Collagen is the primary structural protein in connective tissue and comprises approximately 25% of mammalian body proteins. It is found primarily in skin, hair, nails, cartilage, muscle, and bone. Changes to collagen metabolism occur from the normal aging process and other environmental and hormonal factors. Supplementation with collagen peptides has been shown to help support skin health and other age-related changes. Recent research indicates that collagen supplementation may also help promote bone integrity and joint health.
In laboratory studies, supplementation with collagen peptides has been shown to help stimulate extracellular matrix molecule production in fibroblasts. Animal studies indicated that oral intake of collagen peptides helped to increase collagen fibrils, density, and fibroblast diameter. Collagen fragments act as a precursor for collagen synthesis in the skin and other connective tissues. Collagen and its fragments have also been shown to induce differentiation of regulatory T cells and M2 macrophages that contribute to increased skin turnover and healthy tissue remodeling.
A recently published review by Campos and colleagues investigated the potential relationship between collagen supplementation and musculoskeletal health. Clinical studies have indicated that C-terminus cross-linked telopeptides of type II collagen (CTX-II) levels may be a biomarker for cartilage degradation associated with high-impact activities, strenuous exercise, and certain musculoskeletal pathologies. A controlled clinical study showed that supplementation with collagen helped to improve CTX-II levels and markers related to the inflammatory response, muscle damage, and cellular function.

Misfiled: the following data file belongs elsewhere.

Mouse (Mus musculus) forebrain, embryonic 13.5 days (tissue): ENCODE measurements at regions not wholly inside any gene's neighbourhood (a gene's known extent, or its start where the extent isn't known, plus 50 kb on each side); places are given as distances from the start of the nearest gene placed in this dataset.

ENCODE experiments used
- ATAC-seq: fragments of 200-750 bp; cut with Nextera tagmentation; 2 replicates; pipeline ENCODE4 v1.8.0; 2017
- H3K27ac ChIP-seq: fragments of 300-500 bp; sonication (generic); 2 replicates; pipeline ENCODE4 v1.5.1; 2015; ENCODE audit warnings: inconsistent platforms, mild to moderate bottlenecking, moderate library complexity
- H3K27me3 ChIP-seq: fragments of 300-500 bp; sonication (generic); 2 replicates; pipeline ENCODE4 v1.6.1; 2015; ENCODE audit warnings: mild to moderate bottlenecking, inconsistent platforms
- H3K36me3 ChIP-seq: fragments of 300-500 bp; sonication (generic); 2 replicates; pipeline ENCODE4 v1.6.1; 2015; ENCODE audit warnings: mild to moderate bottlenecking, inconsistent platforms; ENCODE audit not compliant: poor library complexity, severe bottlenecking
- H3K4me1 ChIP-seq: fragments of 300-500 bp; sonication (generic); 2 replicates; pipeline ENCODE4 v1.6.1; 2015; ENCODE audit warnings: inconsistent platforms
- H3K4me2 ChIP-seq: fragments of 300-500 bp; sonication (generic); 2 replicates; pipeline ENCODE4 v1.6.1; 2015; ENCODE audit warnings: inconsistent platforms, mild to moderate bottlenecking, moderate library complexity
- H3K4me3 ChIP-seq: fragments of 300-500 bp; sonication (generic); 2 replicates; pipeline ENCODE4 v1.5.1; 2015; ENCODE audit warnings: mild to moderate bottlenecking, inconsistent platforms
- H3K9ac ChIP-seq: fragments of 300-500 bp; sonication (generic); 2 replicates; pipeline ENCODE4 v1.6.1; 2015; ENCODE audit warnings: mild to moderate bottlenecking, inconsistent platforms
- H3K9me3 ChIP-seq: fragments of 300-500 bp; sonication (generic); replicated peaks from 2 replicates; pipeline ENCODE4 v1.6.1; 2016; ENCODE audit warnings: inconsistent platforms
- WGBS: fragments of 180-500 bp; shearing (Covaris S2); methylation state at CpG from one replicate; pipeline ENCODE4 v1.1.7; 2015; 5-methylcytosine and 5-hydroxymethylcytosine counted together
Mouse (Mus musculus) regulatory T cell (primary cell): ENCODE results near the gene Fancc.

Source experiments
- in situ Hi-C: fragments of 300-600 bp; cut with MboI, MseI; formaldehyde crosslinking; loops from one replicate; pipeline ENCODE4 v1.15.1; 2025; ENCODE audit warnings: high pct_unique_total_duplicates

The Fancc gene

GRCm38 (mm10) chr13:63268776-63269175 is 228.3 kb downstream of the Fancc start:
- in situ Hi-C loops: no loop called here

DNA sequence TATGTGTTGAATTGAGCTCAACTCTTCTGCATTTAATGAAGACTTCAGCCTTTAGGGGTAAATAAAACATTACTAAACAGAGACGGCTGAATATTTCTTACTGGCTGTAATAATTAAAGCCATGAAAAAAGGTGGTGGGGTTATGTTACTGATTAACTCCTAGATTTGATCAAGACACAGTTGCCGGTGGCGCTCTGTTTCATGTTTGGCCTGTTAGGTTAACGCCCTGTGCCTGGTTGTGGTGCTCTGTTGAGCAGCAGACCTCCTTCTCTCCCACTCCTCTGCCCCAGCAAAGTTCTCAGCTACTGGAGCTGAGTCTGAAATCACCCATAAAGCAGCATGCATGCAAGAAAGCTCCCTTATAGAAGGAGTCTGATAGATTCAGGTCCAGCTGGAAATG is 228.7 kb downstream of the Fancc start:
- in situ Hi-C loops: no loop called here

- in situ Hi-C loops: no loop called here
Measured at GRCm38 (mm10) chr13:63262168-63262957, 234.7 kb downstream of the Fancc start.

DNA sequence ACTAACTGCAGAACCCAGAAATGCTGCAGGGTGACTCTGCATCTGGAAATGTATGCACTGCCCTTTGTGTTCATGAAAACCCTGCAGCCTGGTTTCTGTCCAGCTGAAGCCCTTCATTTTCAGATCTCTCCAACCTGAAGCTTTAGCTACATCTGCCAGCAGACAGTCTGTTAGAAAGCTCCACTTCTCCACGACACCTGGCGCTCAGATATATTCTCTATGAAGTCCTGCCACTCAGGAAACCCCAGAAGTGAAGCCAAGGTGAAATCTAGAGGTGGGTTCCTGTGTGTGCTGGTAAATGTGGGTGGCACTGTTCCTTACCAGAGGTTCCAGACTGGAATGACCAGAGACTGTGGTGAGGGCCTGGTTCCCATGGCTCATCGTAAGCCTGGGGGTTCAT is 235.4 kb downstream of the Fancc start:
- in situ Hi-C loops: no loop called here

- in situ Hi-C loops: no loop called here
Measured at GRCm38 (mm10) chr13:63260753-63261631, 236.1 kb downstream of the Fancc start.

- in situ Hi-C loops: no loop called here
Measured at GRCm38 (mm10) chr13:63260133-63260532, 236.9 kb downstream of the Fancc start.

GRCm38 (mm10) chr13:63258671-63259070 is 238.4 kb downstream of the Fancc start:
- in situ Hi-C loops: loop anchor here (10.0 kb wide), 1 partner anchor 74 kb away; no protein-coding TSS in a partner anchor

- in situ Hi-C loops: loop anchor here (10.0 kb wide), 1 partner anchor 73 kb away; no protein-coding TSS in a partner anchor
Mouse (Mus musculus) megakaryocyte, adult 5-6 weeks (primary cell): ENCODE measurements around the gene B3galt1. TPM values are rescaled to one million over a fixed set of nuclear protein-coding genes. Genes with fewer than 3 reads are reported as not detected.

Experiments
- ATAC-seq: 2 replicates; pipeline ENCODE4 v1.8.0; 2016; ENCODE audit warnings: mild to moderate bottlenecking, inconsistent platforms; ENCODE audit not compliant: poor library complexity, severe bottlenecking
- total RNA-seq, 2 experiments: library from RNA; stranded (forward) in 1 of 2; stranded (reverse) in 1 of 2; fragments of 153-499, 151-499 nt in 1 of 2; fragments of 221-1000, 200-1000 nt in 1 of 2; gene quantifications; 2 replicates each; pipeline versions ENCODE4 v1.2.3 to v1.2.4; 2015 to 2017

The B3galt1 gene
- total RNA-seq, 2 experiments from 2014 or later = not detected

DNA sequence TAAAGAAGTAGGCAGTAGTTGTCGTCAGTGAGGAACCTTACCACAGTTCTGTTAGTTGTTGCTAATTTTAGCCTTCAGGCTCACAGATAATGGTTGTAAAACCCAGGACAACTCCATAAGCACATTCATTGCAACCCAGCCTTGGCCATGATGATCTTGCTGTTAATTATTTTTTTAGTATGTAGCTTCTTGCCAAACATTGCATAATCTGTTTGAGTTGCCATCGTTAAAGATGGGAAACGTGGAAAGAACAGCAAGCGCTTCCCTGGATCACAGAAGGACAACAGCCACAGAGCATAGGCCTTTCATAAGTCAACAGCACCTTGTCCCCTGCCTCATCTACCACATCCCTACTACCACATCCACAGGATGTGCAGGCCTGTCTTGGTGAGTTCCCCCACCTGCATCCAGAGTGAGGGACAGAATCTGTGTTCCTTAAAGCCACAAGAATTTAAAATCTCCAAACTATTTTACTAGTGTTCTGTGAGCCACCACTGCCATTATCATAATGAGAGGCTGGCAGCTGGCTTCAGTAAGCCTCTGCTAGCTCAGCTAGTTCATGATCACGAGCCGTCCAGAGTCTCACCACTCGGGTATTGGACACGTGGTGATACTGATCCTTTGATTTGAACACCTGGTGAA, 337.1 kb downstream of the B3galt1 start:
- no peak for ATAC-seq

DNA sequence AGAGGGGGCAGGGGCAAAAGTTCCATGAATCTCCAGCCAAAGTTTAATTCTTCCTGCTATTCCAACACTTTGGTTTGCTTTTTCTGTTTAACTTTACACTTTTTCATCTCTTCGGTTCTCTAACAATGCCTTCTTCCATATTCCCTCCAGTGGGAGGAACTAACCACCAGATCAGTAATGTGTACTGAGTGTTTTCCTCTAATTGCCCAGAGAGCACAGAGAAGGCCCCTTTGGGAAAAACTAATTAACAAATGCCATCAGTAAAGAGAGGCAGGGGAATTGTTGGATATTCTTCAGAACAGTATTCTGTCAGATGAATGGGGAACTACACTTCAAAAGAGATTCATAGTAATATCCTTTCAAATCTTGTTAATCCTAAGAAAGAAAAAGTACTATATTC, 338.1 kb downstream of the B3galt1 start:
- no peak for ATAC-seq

Supplementation with collagen may also help support certain aspects of musculoskeletal health. A randomized, double-blind clinical trial explored the potential efficacy of supplementation with collagen peptides in postmenopausal women. The treatment group received 5 g of collagen daily for 48 weeks. Study results indicate that certain indices related to bone integrity and formation including terminal pro-peptides of type I pro-collagen phosphatase (P1NP) were improved. Several other clinical studies conducted in both young and elderly adults reported improvements in muscle strength, muscle mass, and proteins related to contractile fibers.
The cartilage in most joints in the body consists of type II collagen. Collagen supplementation has been shown in some clinical studies to help improve joint stiffness and mobility. It has also been shown to help support joint recovery and stability. In addition, joint-related pain scores have been shown to improve in the presence of collagen supplementation in some clinical studies.
While more research is needed, particularly in the clinical setting and with repeatable clinical outcomes, evidence suggests that collagen supplementation may support certain aspects of skin health and musculoskeletal integrity. Collagen peptide supplementation may help support joint function and muscle and bone health.
By Dr. C. Ambrose, ND, MAT